The outcome will do nothing to boost the struggling party’s representation in the Legislature.
And yet two Republicans in the California Assembly competing for a safe GOP seat in the state Senate are engaged in a bitterly-fought race marred by questionable campaign tactics.
Brian Dahle sent voters misleading information about his opponent, Kevin Kiley.
One campaign mailer sent ahead of the March primary showed an edited photo of Kiley standing next to Democratic presidential hopeful Kamala Harris, labeling him as a “former staffer” of hers.
The problem: Kiley has never met Harris. While he did work as a deputy attorney general for the state, Kiley said he had a civil service position and was not politically appointed.
“The desperation you’ve seen from Brian raises questions about why he’s willing to exceed all boundaries of fair play just to run for this seat,” Kiley said.
But Dahle isn’t alone in his use of fierce campaign tactics.
Kiley sued another Republican opponent in February, shortly before the state’s deadline to print primary ballots. Rex Hime, who wanted his ballot title listed as “taxpayer advocate” lost in court to Kiley and was forced to switch it to “small business advocate.”
Hime, president of the California Business Properties Association, said the change caused him to lose some votes, though he acknowledges it wasn’t nearly enough to sway the outcome.
Kiley downplayed the lawsuit.
“It wasn’t a big deal,” Kiley said of his lawsuit. “It wasn’t an accurate ballot title. ... Rex wasn’t a big contender. I do think I have the best record for any candidate on taxes.”
Hime, who has since endorsed Dahle, said Kiley wouldn’t have sued him unless he felt threatened.
“If it wasn’t a big deal, he wouldn’t have sued me,” Hime said. “You can’t say it’s not a big deal and then sue me on the title. It’s a political world and you do things you have to do, but Kevin wants to win aggressively.”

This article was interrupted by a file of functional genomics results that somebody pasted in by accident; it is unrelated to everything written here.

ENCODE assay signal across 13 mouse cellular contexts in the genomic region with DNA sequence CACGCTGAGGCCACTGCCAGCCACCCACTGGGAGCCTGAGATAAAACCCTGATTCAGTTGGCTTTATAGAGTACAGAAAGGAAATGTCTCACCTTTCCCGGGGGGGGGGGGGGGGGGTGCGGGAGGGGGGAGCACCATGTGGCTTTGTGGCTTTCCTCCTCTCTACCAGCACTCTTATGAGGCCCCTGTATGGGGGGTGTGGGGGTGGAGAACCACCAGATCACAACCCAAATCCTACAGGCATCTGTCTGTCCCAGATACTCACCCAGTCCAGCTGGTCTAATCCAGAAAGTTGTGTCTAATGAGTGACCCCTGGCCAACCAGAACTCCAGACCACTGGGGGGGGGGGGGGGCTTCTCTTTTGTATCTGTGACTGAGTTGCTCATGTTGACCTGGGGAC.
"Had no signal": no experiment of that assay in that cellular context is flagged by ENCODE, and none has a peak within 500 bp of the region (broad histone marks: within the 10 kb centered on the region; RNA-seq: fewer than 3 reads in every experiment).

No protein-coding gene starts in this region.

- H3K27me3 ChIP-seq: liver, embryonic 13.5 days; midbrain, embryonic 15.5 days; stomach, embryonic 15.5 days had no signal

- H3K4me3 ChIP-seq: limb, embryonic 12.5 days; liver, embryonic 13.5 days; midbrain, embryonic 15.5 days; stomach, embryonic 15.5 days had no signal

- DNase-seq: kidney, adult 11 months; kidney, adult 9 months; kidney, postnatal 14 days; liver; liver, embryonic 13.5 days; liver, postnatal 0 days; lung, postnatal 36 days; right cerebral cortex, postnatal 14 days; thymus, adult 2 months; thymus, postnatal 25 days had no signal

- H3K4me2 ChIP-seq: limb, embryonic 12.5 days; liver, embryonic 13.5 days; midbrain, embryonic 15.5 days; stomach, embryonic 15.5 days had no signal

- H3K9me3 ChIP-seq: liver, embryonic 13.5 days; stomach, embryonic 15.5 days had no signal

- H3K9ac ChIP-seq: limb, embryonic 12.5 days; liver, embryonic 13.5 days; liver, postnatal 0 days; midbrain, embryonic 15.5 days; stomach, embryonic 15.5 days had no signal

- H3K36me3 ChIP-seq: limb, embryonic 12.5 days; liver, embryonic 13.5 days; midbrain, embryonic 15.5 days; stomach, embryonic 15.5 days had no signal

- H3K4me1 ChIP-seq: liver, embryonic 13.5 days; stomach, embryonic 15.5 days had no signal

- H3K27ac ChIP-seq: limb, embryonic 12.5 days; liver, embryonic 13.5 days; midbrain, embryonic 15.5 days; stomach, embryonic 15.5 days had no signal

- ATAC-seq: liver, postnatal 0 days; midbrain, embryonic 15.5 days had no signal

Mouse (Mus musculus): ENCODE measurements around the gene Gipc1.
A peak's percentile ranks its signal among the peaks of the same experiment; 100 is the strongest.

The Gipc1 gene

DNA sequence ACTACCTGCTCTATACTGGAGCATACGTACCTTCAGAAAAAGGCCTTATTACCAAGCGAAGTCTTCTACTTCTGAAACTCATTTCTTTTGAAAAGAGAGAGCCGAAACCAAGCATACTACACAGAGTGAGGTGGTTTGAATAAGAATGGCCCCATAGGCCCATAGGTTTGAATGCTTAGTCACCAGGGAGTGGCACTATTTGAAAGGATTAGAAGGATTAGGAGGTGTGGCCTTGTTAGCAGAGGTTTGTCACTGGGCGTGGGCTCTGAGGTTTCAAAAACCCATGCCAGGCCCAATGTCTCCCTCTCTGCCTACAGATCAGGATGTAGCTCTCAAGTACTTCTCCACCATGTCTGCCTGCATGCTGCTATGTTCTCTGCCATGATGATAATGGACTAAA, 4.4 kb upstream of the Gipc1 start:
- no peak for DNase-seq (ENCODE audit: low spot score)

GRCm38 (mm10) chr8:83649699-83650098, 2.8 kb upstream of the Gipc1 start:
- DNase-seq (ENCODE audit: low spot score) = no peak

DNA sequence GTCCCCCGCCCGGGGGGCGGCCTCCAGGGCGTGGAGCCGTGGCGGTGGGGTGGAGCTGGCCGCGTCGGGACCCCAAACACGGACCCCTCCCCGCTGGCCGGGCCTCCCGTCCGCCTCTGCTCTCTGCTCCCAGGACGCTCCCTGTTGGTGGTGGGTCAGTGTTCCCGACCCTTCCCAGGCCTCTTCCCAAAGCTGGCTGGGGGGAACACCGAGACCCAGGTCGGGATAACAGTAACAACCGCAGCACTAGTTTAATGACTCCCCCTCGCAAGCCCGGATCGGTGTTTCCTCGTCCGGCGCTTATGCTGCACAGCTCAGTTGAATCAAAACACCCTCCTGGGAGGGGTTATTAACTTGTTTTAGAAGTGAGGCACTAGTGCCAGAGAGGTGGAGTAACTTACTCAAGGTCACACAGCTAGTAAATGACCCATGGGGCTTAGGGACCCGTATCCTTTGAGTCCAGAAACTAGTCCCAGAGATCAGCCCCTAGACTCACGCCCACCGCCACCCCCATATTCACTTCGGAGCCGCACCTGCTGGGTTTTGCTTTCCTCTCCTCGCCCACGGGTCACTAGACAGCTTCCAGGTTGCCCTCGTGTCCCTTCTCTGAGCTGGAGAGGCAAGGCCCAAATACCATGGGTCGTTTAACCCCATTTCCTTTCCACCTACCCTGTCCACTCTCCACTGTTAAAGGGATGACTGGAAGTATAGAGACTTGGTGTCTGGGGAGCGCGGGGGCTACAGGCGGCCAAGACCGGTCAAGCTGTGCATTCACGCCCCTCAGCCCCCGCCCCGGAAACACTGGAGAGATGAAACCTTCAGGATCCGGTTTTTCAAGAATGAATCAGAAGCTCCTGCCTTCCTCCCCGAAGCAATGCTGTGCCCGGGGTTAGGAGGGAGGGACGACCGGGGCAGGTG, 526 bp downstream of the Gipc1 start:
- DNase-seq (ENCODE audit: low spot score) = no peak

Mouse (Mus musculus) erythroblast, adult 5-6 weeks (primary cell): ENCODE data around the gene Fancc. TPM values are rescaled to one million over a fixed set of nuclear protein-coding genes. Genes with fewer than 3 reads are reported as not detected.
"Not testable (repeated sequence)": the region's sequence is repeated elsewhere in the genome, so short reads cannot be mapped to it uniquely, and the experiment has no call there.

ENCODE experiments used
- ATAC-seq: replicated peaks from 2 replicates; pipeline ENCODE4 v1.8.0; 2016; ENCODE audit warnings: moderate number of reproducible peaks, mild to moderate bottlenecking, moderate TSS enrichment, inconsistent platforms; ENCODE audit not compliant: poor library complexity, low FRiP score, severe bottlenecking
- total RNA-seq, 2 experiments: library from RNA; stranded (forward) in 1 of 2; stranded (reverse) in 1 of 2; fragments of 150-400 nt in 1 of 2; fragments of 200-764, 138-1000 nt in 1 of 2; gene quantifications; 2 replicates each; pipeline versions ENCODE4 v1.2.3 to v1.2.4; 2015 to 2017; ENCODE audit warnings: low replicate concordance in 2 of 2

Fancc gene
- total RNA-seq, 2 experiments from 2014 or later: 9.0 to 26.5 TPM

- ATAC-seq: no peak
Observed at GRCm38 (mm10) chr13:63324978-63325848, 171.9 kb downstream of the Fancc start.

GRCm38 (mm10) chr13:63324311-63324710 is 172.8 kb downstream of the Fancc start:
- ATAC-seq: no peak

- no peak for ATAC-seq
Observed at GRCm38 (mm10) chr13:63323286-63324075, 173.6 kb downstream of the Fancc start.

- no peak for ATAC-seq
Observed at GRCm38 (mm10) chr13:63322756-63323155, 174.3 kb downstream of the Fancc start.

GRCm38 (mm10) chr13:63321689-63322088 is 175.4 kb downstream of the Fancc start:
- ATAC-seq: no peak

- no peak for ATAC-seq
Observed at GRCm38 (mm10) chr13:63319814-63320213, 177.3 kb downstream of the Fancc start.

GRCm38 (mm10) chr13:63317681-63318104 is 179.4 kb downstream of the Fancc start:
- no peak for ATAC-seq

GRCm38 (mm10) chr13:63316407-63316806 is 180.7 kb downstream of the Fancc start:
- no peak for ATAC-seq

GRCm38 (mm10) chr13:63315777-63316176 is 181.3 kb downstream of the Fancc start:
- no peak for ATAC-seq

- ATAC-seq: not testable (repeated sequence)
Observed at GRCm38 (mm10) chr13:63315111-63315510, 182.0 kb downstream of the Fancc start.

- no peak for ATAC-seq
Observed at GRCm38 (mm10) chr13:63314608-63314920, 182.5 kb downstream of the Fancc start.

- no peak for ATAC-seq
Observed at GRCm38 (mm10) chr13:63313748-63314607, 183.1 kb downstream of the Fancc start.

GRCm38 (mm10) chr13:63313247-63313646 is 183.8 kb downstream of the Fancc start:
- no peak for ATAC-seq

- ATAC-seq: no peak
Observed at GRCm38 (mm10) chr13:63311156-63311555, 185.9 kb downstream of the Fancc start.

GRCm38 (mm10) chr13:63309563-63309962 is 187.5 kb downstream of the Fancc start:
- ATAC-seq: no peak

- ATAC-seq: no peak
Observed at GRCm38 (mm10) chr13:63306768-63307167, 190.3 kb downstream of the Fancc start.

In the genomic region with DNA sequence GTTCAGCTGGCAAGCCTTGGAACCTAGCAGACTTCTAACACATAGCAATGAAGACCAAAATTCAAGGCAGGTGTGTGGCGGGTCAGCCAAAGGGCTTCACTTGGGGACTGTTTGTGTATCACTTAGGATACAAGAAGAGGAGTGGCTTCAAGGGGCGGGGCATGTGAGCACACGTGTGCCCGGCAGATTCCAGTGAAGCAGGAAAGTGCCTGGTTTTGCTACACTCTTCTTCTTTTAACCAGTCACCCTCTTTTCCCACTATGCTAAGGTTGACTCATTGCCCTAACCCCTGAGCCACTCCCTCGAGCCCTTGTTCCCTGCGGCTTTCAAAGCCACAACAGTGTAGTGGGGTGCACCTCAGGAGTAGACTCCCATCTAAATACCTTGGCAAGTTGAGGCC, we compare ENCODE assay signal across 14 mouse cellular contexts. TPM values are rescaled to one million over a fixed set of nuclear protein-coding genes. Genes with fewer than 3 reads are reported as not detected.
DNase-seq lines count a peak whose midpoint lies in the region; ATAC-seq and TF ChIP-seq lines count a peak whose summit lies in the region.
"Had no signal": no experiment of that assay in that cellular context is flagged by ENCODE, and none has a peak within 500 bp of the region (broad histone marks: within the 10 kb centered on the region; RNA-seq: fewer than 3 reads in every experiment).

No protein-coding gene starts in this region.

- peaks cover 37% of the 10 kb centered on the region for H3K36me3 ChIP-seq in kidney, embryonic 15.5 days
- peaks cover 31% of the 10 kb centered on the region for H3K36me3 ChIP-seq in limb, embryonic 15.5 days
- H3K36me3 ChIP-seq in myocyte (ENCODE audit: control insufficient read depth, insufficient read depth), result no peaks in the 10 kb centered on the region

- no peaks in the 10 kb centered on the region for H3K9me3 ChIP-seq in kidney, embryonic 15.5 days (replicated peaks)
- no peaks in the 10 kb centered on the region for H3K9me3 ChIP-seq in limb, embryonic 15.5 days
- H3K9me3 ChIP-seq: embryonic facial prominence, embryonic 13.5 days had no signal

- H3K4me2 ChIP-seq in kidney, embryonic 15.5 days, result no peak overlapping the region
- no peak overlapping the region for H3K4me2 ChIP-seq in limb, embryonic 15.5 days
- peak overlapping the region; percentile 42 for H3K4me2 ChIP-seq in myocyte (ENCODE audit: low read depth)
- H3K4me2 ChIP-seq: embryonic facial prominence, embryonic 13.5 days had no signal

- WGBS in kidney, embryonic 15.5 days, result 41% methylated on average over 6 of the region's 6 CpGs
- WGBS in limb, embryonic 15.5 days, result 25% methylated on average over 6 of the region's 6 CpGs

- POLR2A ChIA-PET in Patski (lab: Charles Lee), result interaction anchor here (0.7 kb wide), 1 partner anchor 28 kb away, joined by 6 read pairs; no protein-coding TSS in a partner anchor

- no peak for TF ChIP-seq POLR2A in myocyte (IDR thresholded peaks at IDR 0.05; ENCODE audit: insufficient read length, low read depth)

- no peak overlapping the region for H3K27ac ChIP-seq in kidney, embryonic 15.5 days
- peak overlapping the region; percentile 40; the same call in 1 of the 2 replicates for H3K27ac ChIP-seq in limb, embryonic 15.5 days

Dahle and Kiley are vying to succeed former Sen. Ted Gaines, who is now a member of the Board of Equalization. Ballots are due June 4. The winner of the race will represent nearly 1 million people in a huge swath of Northern California, from Folsom to Modoc.
Dahle edged out Kiley in the primary by two percentage points — a difference of 3,435 votes. The seat is one of few considered Republican in the state. Today, Republicans hold just 10 districts in the 40-seat Senate.
The California Republican Party said it wouldn’t endorse Dahle or Kiley, as the party prefers to stay out of races where two Republicans are competing against each other in a general election.
“Voters are going to decide which candidate they want,” said Matt Fleming, a spokesman for the CA GOP. “Either way, we’re going to have a great senator.”
Both candidates are promoting themselves as the most conservative option on the ballot. Dahle and Kiley have each sent mail to voters suggesting his opponent supports an open border.
Dahle claimed in one mailer that Kiley supported a bill to “help illegal immigrant convicted criminals stay in the U.S.” Dahle supported a similar version of that bill and declined to vote on the final version when it reached the floor of the Assembly.
Meanwhile, Kiley said Dahle supports amnesty — an official pardon for people who unlawfully enter the United States. His campaign referenced a vague resolution that, in part, calls for a “logical and streamlined path to citizenship for individuals after they gain legal status.”
Both candidates stood by their messaging.
Kiley said Dahle is running for senate “precisely because he’s been ineffective” in that chamber.
“I do hope Brian does some soul-searching and figures out what got him into public service in the first place,” Kiley said.
Dahle added to his barrage of attacks, mocking Kiley for inaccurately “claiming he was a cattle rancher despite the fact he lives in an apartment in Rocklin.” Kiley is a co-owner of Ose-Kiley Cattle.
“He has not been honest and I stand by my campaign publishing true things,” Dahle said in a written statement.